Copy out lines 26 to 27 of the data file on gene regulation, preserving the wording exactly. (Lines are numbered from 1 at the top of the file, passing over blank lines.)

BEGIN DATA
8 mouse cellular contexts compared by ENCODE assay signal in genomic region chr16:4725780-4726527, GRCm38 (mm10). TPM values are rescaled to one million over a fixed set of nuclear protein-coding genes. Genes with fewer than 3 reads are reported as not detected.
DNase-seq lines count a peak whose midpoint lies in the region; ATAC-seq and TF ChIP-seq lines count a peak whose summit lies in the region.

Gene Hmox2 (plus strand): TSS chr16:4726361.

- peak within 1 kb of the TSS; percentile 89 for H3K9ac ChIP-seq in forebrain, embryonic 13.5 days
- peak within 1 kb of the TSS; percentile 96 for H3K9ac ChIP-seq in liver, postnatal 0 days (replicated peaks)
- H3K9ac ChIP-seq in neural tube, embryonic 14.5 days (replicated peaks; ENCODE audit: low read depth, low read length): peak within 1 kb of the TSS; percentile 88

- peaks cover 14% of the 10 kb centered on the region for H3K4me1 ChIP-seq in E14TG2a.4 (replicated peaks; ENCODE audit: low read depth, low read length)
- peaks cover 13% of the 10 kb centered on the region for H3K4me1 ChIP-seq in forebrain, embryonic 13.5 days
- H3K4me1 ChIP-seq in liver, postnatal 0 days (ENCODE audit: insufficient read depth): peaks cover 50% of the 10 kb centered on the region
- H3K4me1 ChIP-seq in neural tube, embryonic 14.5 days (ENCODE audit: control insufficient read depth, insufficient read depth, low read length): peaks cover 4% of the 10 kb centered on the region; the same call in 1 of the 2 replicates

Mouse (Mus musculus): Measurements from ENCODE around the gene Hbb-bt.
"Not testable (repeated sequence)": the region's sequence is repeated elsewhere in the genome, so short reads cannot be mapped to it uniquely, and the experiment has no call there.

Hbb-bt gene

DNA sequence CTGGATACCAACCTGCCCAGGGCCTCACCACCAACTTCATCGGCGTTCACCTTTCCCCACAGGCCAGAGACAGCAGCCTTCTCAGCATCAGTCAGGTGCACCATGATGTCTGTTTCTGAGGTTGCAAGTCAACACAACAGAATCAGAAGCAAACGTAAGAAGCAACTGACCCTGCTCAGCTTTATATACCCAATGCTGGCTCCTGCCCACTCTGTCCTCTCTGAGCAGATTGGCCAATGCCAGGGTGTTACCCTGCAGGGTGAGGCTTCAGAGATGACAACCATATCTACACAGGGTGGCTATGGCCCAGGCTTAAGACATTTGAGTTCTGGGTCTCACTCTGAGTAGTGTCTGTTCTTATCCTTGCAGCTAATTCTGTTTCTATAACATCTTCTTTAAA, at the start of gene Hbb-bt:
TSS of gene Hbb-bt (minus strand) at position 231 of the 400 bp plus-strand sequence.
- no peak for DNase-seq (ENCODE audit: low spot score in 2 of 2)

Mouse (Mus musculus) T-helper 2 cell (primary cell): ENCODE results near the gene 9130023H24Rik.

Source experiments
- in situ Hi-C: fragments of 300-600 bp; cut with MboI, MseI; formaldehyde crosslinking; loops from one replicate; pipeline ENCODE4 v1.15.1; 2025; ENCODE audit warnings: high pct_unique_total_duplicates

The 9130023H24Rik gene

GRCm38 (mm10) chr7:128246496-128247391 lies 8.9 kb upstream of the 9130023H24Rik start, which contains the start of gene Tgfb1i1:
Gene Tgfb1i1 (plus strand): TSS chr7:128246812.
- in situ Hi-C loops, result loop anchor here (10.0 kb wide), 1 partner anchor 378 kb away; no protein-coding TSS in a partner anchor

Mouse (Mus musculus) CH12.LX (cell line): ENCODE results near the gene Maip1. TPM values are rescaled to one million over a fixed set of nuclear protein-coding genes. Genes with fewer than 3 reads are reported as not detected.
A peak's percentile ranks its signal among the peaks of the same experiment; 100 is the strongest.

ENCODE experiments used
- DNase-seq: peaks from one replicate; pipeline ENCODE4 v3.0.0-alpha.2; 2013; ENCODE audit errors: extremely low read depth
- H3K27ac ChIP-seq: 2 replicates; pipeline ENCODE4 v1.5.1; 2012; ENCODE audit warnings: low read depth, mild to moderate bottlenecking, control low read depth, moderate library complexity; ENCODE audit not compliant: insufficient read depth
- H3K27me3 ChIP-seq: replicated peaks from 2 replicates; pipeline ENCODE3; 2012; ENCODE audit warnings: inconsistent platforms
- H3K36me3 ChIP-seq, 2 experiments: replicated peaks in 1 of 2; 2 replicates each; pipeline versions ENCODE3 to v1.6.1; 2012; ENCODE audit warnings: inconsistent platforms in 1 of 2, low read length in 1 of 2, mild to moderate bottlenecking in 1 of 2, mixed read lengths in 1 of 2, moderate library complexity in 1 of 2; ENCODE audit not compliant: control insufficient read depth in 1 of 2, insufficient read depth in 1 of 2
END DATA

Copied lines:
ENCODE experiments used
- DNase-seq: peaks from one replicate; pipeline ENCODE4 v3.0.0-alpha.2; 2013; ENCODE audit errors: extremely low read depth